This post was written by Margaret Miller, an intern with
NTI’s Global Nuclear Policy
Program. Miller graduated from the College of William & Mary –
University of St Andrews Joint Degree Programme.
Nuclear weapons affect almost every critical foreign policy problem
today, including deteriorating arms control regimes, nonproliferation
challenges in Iran and North Korea, and strategic competition around the world.
Yet, according to Thomas Countryman of the Arms Control Association, “fifty years
ago, we had a stronger national discussion about nuclear weapons” than today.
Countryman was introducing a panel of nuclear policy experts,
convened by the Arms Control Association and hosted by the Carnegie Endowment
for International Peace, titled, “A Critical Evaluation of the Trump
Administration’s Nuclear Weapons Policies.” The July 29 panel was chaired by
Lara Seligman, Pentagon correspondent at Foreign Policy and included:
- Corey Hinderstein,
Nuclear Threat Initiative’s Vice President for International Fuel Cycle
- Lieutenant General (ret.) Frank Klotz, former
administrator for the National Nuclear Security Administration and former
commander of Air Force Global Strike Command
- Kingston Reif, Director for Disarmament and
Threat Reduction Policy at the Arms Control Association
Experts Agree: Extend New START
Panelists highlighted the timing of the event, just days
before the Intermediate-Range Nuclear Forces (INF) Treaty is due to expire on
August 2. Lt. Gen. Frank Klotz emphasized “the wisdom and urgency of extending
New START” and “urge[d] [Congress] to adopt the House language on New
START.” At this point, the House version
of the National Defense Authorization Act has restricted funding for withdrawal
from New START unless Russia violates the treaty. Klotz also urged the Trump
administration to resume strategic dialogue with Russia because New START’s
2021 expiration will close the last bilateral arms control channel.
Kingston Reif said, “President Trump has mentioned he wants
some sort of grand new arms control deal,” but it is unclear if this approach
is merely a “poison pill” to justify walking away from the New START Treaty. Reif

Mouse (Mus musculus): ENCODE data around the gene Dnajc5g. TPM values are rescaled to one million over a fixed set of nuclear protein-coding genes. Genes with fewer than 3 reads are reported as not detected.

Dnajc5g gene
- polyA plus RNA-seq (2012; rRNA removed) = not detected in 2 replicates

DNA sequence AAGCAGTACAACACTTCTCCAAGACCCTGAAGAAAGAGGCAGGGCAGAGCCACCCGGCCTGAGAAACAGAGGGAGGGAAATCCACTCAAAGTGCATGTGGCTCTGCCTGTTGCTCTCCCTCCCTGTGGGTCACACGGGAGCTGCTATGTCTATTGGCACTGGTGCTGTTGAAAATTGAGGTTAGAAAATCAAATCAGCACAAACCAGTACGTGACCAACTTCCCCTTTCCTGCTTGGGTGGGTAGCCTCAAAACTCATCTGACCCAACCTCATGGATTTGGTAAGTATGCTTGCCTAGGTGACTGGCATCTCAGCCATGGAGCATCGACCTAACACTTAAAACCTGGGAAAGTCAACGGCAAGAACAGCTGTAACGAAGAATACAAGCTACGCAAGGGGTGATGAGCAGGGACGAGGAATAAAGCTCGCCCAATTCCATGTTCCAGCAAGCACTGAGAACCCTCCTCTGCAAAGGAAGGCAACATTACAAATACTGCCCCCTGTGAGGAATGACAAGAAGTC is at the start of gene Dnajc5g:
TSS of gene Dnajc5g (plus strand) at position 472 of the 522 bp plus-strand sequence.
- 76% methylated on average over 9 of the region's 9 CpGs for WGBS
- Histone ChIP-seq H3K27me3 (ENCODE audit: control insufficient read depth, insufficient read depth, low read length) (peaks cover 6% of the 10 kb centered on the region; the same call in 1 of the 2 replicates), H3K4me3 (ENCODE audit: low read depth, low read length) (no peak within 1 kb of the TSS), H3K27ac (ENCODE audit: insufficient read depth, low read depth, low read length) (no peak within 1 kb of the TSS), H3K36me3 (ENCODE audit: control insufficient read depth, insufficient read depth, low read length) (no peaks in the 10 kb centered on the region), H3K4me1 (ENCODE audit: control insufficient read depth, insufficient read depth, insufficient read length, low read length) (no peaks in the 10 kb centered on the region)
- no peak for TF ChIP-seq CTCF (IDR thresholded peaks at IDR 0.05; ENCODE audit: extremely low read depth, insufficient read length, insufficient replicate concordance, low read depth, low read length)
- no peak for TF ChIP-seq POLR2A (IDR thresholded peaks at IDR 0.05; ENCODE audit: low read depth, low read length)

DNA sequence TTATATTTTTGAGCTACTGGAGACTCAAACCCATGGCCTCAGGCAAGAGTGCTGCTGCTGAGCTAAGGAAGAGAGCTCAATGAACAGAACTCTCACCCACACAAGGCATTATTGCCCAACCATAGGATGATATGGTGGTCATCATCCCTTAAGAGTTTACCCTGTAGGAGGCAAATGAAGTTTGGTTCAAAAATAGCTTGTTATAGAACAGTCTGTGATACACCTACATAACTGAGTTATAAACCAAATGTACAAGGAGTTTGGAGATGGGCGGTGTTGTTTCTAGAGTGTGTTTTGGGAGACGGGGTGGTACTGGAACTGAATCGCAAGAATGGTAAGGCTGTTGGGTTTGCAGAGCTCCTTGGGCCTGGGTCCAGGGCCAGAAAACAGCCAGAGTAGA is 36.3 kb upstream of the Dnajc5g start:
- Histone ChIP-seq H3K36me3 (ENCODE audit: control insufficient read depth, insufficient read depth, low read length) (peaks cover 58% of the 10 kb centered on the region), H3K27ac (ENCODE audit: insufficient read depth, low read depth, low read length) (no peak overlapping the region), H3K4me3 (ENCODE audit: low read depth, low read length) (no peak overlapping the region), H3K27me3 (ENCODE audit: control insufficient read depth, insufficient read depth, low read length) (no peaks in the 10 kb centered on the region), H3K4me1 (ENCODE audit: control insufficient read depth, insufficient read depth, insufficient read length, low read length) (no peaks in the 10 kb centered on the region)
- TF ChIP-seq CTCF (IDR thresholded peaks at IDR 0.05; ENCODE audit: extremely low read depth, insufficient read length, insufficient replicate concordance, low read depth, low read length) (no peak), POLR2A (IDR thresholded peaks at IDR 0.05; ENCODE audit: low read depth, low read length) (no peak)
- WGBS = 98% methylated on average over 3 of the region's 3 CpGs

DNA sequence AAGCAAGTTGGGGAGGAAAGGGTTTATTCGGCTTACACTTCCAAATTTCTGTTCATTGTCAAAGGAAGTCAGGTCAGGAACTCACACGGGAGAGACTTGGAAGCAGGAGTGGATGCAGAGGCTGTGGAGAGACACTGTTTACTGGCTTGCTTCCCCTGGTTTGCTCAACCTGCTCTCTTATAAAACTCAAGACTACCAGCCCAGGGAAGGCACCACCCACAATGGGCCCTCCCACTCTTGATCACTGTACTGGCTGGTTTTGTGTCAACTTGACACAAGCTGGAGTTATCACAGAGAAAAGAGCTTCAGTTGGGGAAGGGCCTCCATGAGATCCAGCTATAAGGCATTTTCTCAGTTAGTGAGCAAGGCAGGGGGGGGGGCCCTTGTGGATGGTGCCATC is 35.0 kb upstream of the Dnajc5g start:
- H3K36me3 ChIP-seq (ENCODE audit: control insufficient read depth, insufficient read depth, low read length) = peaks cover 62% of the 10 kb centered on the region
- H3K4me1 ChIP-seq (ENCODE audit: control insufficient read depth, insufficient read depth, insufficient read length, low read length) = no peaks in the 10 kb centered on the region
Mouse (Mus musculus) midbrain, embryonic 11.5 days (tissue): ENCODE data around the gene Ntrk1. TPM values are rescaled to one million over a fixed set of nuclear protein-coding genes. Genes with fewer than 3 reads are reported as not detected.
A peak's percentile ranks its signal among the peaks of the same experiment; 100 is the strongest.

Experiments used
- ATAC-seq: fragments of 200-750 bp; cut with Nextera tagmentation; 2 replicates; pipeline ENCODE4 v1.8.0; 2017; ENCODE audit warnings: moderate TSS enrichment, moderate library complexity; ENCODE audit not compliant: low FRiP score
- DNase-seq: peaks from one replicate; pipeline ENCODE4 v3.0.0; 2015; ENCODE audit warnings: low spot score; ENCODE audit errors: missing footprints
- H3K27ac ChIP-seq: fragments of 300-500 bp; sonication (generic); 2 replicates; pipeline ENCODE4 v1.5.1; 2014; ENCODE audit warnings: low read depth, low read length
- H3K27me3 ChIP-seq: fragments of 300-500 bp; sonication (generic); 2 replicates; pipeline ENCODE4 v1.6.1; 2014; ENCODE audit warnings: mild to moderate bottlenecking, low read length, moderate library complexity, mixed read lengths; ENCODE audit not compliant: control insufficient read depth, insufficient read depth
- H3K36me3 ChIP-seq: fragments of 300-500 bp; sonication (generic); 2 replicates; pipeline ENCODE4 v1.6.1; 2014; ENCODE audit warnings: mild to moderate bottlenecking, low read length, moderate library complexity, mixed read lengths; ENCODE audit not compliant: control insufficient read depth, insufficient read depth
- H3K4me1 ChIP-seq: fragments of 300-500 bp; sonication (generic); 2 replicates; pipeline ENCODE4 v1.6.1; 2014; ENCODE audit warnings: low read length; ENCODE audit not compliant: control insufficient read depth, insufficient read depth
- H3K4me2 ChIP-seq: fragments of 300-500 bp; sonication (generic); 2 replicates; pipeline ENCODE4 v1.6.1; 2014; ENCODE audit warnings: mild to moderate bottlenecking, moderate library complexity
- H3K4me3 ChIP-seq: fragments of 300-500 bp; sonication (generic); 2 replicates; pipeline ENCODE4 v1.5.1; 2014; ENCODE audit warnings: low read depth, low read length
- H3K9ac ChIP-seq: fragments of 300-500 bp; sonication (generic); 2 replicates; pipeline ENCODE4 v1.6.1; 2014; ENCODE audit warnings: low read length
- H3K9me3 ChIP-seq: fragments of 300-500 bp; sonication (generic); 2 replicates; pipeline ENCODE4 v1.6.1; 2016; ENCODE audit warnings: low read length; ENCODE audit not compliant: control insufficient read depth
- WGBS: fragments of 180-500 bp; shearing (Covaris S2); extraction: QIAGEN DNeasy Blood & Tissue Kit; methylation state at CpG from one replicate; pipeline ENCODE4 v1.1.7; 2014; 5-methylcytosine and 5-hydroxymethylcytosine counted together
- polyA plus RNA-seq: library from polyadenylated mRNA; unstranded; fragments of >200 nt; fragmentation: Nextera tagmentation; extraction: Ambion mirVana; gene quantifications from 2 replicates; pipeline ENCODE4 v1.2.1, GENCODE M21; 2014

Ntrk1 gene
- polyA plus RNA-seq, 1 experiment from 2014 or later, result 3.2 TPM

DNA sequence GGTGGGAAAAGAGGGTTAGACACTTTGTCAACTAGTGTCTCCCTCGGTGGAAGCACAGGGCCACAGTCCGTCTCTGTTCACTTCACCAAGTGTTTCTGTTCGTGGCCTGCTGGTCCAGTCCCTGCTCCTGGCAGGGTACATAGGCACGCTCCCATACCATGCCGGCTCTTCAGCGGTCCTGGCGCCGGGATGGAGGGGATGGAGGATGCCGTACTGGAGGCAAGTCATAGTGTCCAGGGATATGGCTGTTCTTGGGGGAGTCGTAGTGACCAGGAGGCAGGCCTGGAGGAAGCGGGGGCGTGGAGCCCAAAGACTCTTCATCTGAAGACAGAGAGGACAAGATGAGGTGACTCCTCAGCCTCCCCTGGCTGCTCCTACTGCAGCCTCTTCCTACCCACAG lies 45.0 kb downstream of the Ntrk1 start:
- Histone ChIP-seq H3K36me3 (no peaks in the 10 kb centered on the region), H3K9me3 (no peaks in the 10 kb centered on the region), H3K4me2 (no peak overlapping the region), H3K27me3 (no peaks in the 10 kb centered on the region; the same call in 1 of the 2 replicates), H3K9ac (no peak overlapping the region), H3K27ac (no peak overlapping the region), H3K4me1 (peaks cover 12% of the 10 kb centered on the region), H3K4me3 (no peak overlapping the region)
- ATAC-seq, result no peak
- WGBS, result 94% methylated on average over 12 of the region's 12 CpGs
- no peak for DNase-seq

also questioned what “the U.S. [is] willing to put on the table for a future
agreement,” and raised the possibility that China and Russia might demand
concessions regarding U.S. missile defense programs.
Iran: “There still is something to preserve”
NTI’s Corey Hinderstein
stipulated that “reasonable people can disagree” about whether the Joint
Comprehensive Plan of Action (JCPOA) with Iran was the right deal at the time
of its conclusion because it exclusively covered Iran’s nuclear program.
However, Hinderstein asserted that a benefit of JCPOA, often discussed in
negative terms today, was this “focus on the biggest problem with the nearest-term
consequences.” The deal separated Iran’s nuclear program from other disruptive
regional activities. Subsequent dialogue and negotiations could have addressed
these problems without the threat of Iranian nuclear use.
Hinderstein highlighted that the JCPOA “introduced
predictability and reduced uncertainty … by setting particular timelines and
limits” and “on-the ground verification,” unlike anywhere else in the world.
Despite information that Iran is “on the wrong trajectory” by violating some of
the limits in the JCPOA, Hinderstein emphasized that these steps are reversible
for now. Indeed, she noted that the Joint Commission meeting in Vienna on July
28 “showed there is still something to preserve.” Hinderstein expressed her
desire for a “renewal of diplomatic dialogue,” saying “if this is a door that
is open, we should walk through it.”
Mixed Reviews: Evaluating Trump’s Nuclear Policies
Several panelists highlighted continuity between President
Obama’s and President Trump’s nuclear modernization plans, but they debated the
wisdom of new low-yield weapons. Lara Seligman noted that this administration
seems to have increased its focus on the need to “deter and match” Russia and
China, including procuring new low-yield nuclear weapons. Reif argued that “the
belief that a nuclear conflict can be controlled” by using non-strategic
nuclear weapons “is dangerous thinking,” in part because “the fog of war is
thick.” Klotz disagreed and argued in favor of the modernization plans, quoting
Reagan: “The only value in our two nations possessing nuclear weapons is to
make sure they will never be used.”
Hinderstein noted that “too often, we speak about Iran and
North Korea in isolation,” rather than linked to broader international
challenges. She gave the Trump administration’s DPRK policy “an
incomplete…report card,” and acknowledges the US approach “did need a big
change.” Various pundits and North Korea watchers criticized Trump’s engagement
with Kim Jong Un, but Hinderstein agreed that “the top down approach is the
absolute only way that you’ll get anything done,” with North Korea.
However, this approach requires North Korea engagement and
so far, U.S. “teams of experts … just don’t have counterparts on the other
side.” Looking forward, “we need to be realistic” about DPRK advances, and
Hinderstein said, “we can’t hold North Korea to a commitment that doesn’t
exist.” In conclusion, Hinderstein noted that NTI and the State Department have
been “making actual progress on developing and defining verification measures”
with 25 countries through The International Partnership for Nuclear
Disarmament Verification (IPNDV).
A transcript of the event is available here.